Tuesday, 17 May 2011

Music Hall Murderer Hanged Twice

In 1873 a Good Samaritan came to the aid of a woman who was being attacked but was stabbed to death. His killer then had to be hanged twice when the rope snapped at the first attempt.

On Monday 11th August 1873 Mary Shears, the wife of a ship's steward, attended the Cambridge Music Hall in Mill Street, Toxteth, where she was spotted by James Connor who asked her to join him for a  drink. When she refused he followed her out of the hall and accused her of stealing money before punching her twice and causing her to fall to the floor.

The incident was witnessed by a man named James Gaffney and he and a friend crossed the road to assist. Gaffney asked why Connor had done what he did, leading to Connor taking a knife from his pocket and stabbing Gaffney in the neck. He then stabbed Gaffney's friend Metcalf but the knife failed to penetrate his clothing.

Connor calmly walked away but two other passers by managed to apprehend him and hand him over to police. Gaffney was taken to the Southern Hospital where he died the following morning, the knife having penetrated the spine.

The trial took place just a week later, with the jury debating for a considerable time over whether Connor should be found guilty of murder or manslaughter. After querying the aspect of provocation Justice Brett directed that a manslaughter verdict could only be returned if the jury could be satisfied that Gaffney had touched Connor. If they believed Gaffney had only threatened to touch him, then a murder verdict had to be returned. After initially telling the judge they could not reach a verdict he refused to discharge them, leading to a further hour of deliberations after which Connor was found guilty of murder.

Connor had shown a total indifference during his trial and scowled 'you make me laugh' as Justice Brett passed the death sentence. Connor was a local prizefighter who spent most of his days drinking, but life could have been so different. Born in Ireland and raised in London, he arrived in Liverpool via Birmingham and Sheffield, working as a boilermaker where wages were lucrative, sometimes as much as £1 a day. The Liverpool Mercury described the family who had attended the trial as 'most respectable people', but although he found work when he first arrived in Liverpool he soon got in with the wrong crowd and began to spend his days drinking, making money from boxing and wrestling instead.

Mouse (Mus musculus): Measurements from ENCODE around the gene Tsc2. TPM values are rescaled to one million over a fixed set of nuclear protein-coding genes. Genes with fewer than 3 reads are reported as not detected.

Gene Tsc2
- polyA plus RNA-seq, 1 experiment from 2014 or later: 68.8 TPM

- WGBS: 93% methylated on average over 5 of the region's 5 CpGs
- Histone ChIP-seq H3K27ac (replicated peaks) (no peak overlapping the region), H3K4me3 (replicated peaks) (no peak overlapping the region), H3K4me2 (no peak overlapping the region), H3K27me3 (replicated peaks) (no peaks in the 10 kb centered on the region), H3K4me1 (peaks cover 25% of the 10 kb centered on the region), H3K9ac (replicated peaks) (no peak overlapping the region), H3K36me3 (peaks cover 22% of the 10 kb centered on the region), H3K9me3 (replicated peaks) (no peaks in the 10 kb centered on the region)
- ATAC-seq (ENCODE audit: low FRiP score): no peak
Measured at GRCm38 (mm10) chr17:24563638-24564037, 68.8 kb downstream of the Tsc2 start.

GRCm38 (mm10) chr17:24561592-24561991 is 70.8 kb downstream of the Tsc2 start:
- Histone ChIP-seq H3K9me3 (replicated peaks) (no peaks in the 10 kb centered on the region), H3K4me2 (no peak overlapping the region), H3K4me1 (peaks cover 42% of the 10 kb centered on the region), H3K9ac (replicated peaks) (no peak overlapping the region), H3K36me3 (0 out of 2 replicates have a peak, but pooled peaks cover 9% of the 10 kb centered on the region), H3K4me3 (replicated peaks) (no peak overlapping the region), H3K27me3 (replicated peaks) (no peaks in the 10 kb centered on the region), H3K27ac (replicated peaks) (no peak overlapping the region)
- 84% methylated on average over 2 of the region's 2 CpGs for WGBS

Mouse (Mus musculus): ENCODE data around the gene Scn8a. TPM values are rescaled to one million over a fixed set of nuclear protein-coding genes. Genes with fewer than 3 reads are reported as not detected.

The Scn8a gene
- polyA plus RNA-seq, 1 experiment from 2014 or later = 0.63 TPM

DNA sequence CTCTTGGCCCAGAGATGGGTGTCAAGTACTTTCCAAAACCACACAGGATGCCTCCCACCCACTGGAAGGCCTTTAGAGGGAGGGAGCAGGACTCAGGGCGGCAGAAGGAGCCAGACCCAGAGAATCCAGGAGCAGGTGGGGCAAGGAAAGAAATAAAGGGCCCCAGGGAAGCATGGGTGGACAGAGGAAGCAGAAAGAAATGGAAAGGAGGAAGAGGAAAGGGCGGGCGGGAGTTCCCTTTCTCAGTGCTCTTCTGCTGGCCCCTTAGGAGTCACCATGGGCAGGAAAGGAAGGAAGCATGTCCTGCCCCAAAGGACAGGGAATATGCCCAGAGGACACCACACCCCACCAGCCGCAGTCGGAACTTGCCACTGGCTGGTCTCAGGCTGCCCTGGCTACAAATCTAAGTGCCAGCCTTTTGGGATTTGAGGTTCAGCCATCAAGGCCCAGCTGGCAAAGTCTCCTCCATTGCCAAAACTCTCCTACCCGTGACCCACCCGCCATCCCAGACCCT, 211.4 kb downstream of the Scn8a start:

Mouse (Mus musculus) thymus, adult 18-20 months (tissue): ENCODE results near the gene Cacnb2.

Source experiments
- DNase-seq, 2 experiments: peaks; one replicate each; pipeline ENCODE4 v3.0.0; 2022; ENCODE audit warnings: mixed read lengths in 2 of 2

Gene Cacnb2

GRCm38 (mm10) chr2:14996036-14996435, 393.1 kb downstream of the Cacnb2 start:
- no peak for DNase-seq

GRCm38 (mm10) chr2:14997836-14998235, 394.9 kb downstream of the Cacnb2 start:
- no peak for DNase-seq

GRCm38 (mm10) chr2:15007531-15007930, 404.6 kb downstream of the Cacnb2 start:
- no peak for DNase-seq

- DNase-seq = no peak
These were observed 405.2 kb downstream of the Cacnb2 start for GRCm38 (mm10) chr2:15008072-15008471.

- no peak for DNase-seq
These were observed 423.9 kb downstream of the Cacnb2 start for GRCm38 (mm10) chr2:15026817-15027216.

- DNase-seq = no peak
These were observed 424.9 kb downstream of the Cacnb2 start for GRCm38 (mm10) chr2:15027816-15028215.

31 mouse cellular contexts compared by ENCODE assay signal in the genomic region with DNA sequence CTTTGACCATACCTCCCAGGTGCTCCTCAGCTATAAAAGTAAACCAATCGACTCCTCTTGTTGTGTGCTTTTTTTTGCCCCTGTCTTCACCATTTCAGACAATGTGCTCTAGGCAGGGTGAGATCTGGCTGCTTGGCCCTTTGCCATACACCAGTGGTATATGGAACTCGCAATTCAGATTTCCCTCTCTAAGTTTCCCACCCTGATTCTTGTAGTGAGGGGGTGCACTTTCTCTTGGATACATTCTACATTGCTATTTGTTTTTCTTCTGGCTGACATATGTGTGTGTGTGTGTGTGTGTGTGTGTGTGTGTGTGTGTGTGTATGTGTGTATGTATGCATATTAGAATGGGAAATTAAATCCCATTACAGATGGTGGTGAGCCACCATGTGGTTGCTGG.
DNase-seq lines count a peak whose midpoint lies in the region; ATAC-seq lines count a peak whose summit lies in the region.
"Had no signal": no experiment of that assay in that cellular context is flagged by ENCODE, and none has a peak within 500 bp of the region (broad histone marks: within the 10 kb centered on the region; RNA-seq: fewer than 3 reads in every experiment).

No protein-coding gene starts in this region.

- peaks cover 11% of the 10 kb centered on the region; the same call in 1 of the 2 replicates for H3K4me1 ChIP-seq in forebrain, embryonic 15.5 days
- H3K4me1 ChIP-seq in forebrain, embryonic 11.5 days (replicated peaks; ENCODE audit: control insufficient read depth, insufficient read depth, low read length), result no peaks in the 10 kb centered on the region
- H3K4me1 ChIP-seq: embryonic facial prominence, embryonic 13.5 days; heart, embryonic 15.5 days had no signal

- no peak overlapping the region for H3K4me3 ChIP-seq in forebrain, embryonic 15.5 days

The execution was fixed for 8th September at Kirkdale Gaol, with Calcraft, who it was believed had retired, turning up late the night before. Connor walked calmly to the scaffold, even helping with those pinioning him and smiling as the white cap was placed over his head. Then after the lever was pulled the rope snapped and he fell to the floor. Connor was helped back up, blood visible from the rope marks on his neck but eight minutes later they were ready to try again. This time the rope didn't snap but Connor didn't die easily, writhing around for several seconds after he had dropped.

Calcraft, who was 73 years old, could not account for the rope snapping but the prison authorities believed he had miscalculated Connor's weight. He was not used by Kirkdale Gaol again.

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